And it took me years to return back to, “Ok, how do we approach activism in a way that’s really about rebuilding our communities or building these visionary solutions?” You know, still balancing that resistance AND vision is necessary like Grace’s recent epiphany. Finally coming around to this point that she’s like we don’t just need vision, we also need resistance. So, yes we need to protest when things like that happen, but not just in ways that are reactionary. What are the visionary ways that we’re resisting?

And that’s in the violence that we’re countering in our movements we perpetuate because we continue to put ourselves in these false binaries where we within our movement attack one another by saying that “you’re not radical enough,” or “you’re too radical.” And, it prevents us from being able to actually create both visionary- and resistance-based opportunities to grow together. So that’s what our piece is looking at. I feel very traumatized by those experiences in the movement - from that first experience to that same organization still continues to plague our movement. The same one that riled me up when I was 15, just the other day was in the news for trying to organize a protest of young people 15 to 16 years old against a school opening that has some problems that should be protested for what they’re doing, but not in the reactionary way that they’re approaching it. So it becomes a thing that disempowers communities from being able to take a holistic stance in visionary resistance and focuses more on reactionary resistance. So by that being said, we made a choice to not show footage of riots and things like that which would be a literal interpretation of that scene in the story because we felt like we would re-traumatize people. But we were trying to have people act it out in a way that is slightly playful. That scene is one of the games and interactive component of that experience, in a way that they still feel really connected to it, but that it leaves some room for humor.  I think that humor actually is a key component that allows us - actually both beauty and humor - allow us to engage with some of these traumatizing subject matters but still leave some healing salve.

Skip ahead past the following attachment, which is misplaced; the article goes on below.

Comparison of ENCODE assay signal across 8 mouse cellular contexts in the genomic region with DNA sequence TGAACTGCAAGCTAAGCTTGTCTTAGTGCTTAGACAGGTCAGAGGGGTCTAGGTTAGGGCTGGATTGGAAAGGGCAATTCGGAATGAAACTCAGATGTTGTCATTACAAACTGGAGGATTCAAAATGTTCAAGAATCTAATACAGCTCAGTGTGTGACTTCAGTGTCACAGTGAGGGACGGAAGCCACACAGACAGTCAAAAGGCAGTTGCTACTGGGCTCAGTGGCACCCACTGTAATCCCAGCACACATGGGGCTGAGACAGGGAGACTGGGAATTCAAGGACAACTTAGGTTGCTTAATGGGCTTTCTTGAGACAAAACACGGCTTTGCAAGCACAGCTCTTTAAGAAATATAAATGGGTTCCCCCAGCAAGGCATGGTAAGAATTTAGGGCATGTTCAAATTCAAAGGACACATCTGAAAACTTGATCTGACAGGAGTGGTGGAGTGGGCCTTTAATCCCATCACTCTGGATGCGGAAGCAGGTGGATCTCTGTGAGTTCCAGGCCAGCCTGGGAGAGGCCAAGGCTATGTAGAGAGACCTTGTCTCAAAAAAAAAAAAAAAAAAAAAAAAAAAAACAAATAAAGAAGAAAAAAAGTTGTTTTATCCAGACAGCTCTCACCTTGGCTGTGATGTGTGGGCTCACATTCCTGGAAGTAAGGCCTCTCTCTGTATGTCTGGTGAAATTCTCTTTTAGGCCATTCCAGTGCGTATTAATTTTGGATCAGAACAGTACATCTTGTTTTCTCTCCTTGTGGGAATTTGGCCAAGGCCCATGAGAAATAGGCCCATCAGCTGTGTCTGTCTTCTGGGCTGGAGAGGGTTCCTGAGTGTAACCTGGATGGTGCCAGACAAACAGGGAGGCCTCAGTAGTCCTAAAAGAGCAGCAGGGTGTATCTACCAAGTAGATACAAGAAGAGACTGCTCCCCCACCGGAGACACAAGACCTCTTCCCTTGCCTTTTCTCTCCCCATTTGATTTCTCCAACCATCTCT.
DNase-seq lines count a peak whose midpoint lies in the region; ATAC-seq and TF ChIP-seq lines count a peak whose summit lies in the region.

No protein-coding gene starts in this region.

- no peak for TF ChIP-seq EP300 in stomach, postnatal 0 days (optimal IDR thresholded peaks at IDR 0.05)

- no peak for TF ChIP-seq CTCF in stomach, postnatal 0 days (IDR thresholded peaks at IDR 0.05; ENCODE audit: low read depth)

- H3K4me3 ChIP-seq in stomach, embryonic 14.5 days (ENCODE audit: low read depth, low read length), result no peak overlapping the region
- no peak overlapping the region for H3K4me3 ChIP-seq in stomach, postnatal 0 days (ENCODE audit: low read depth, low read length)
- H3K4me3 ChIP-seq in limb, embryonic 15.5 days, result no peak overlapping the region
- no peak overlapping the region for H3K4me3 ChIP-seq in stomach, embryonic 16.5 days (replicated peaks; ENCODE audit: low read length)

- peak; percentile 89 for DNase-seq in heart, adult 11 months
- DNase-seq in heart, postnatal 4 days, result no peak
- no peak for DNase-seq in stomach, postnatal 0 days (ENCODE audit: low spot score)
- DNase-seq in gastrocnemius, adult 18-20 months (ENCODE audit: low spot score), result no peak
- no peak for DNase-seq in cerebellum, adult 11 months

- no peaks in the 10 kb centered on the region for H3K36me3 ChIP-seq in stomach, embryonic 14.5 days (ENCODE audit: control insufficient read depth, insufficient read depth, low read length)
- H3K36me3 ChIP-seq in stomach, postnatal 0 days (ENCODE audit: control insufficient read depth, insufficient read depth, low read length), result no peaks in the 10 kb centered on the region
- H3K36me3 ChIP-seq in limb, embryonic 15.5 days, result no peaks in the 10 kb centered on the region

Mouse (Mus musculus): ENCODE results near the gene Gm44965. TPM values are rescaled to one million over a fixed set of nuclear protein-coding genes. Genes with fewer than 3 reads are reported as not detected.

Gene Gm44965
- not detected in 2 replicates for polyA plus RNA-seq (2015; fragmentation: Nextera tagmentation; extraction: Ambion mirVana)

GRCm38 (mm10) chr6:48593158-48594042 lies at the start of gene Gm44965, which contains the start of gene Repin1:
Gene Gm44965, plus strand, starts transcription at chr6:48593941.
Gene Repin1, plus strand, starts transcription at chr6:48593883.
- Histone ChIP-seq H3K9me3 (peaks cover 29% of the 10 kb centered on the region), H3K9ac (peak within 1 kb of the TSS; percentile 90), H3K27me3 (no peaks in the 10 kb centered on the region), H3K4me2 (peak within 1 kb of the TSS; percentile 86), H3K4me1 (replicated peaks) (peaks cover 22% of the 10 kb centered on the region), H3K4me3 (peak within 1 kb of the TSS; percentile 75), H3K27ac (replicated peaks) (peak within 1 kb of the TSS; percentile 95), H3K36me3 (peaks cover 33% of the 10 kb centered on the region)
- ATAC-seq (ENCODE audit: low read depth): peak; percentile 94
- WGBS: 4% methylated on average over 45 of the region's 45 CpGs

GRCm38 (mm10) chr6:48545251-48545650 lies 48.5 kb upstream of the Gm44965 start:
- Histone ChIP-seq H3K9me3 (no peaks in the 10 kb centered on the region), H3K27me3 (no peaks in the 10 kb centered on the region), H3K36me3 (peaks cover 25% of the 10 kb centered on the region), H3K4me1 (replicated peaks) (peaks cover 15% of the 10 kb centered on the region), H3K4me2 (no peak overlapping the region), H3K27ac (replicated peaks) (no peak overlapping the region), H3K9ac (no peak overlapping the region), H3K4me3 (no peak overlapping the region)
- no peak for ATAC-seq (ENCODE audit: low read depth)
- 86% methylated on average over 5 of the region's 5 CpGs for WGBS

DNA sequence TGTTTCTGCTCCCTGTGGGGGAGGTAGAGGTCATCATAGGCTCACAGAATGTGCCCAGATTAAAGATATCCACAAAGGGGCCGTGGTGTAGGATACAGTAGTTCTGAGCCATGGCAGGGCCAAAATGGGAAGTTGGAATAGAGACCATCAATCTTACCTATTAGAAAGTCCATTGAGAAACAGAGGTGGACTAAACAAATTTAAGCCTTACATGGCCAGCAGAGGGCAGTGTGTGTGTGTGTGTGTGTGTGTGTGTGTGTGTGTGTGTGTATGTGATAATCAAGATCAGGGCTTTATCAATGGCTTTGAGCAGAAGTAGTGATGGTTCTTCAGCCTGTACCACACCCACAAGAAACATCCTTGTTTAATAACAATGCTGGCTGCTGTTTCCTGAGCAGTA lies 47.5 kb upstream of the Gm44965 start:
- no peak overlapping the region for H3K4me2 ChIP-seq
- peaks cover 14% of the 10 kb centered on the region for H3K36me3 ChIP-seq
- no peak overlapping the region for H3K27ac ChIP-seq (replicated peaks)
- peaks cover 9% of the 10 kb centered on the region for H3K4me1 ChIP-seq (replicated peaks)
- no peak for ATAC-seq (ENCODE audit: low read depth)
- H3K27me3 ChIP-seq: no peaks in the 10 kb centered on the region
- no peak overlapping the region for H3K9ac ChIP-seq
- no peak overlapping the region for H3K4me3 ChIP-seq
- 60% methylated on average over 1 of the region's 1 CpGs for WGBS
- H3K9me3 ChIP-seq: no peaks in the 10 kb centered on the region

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Friday, August 16, 2013